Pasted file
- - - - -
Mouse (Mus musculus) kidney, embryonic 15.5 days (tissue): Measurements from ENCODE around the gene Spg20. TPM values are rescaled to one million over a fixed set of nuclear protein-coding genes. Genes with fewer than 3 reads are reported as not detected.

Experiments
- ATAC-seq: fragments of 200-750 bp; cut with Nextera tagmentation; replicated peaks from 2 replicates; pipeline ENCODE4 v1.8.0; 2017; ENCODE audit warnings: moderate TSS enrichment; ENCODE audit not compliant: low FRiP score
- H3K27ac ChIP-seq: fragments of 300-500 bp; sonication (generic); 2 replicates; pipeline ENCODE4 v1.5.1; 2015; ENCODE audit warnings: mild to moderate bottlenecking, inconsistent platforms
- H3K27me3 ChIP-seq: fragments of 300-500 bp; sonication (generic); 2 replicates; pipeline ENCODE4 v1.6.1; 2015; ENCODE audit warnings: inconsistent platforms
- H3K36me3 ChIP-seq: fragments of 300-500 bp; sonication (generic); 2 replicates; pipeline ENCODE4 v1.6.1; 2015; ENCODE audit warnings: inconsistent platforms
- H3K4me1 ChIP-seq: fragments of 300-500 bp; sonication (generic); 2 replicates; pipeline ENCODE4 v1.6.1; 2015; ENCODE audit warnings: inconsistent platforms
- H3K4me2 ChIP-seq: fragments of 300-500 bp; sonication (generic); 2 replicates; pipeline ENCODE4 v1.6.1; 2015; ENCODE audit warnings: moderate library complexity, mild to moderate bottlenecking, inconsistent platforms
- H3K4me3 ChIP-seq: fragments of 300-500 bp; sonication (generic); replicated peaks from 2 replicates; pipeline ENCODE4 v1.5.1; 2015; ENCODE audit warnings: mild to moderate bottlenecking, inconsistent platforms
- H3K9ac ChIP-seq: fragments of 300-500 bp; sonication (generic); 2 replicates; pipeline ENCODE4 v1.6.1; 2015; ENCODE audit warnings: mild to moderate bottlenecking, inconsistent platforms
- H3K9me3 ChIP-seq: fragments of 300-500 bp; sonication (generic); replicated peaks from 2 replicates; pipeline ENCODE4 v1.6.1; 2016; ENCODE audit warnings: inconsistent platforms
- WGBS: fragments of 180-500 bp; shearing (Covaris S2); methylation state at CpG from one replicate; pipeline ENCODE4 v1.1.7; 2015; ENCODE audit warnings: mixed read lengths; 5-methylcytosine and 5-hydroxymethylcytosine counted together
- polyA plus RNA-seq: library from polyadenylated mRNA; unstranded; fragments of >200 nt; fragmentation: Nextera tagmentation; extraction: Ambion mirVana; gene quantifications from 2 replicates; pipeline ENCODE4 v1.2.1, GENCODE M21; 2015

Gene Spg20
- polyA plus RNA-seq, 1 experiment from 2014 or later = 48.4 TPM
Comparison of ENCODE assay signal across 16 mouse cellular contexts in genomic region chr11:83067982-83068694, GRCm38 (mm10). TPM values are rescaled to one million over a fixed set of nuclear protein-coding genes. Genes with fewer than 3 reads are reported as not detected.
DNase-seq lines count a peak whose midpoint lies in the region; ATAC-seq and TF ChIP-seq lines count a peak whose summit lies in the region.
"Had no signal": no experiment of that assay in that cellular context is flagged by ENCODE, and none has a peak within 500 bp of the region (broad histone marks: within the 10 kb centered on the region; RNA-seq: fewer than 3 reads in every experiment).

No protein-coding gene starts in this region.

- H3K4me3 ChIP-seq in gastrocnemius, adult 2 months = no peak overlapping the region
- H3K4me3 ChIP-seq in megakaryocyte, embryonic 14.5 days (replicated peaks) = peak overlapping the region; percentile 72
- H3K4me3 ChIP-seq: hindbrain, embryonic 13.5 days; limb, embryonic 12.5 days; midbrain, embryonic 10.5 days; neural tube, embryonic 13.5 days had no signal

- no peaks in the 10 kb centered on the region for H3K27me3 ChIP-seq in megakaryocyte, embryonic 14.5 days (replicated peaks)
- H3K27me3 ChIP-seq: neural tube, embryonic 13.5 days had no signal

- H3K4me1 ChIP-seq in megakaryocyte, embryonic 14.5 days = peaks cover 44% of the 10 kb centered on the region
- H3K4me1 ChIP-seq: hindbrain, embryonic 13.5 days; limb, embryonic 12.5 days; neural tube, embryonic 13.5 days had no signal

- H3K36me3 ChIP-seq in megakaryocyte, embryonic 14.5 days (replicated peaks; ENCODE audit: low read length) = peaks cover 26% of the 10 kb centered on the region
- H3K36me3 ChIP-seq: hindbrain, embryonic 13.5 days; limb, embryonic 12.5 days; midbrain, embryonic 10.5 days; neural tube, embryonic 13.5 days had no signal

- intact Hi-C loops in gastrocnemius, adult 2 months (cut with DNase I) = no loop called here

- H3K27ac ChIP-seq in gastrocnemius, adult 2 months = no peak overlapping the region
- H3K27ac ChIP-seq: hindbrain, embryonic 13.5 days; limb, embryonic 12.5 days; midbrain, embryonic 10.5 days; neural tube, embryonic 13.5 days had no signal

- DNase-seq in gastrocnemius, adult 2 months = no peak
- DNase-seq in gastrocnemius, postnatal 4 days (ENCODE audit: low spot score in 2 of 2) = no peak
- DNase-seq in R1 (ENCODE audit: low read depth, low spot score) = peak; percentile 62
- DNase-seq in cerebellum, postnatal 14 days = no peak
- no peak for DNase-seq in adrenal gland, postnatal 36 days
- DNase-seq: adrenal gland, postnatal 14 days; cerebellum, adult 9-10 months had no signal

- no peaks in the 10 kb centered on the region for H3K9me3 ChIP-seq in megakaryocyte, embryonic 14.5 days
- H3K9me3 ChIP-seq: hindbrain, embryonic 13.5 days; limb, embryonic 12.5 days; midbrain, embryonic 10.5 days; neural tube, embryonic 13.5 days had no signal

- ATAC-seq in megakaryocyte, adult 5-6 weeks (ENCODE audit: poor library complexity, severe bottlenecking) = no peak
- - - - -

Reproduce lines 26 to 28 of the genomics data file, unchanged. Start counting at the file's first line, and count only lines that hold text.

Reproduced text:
- H3K4me1 ChIP-seq: hindbrain, embryonic 13.5 days; limb, embryonic 12.5 days; neural tube, embryonic 13.5 days had no signal

- H3K36me3 ChIP-seq in megakaryocyte, embryonic 14.5 days (replicated peaks; ENCODE audit: low read length) = peaks cover 26% of the 10 kb centered on the region
- H3K36me3 ChIP-seq: hindbrain, embryonic 13.5 days; limb, embryonic 12.5 days; midbrain, embryonic 10.5 days; neural tube, embryonic 13.5 days had no signal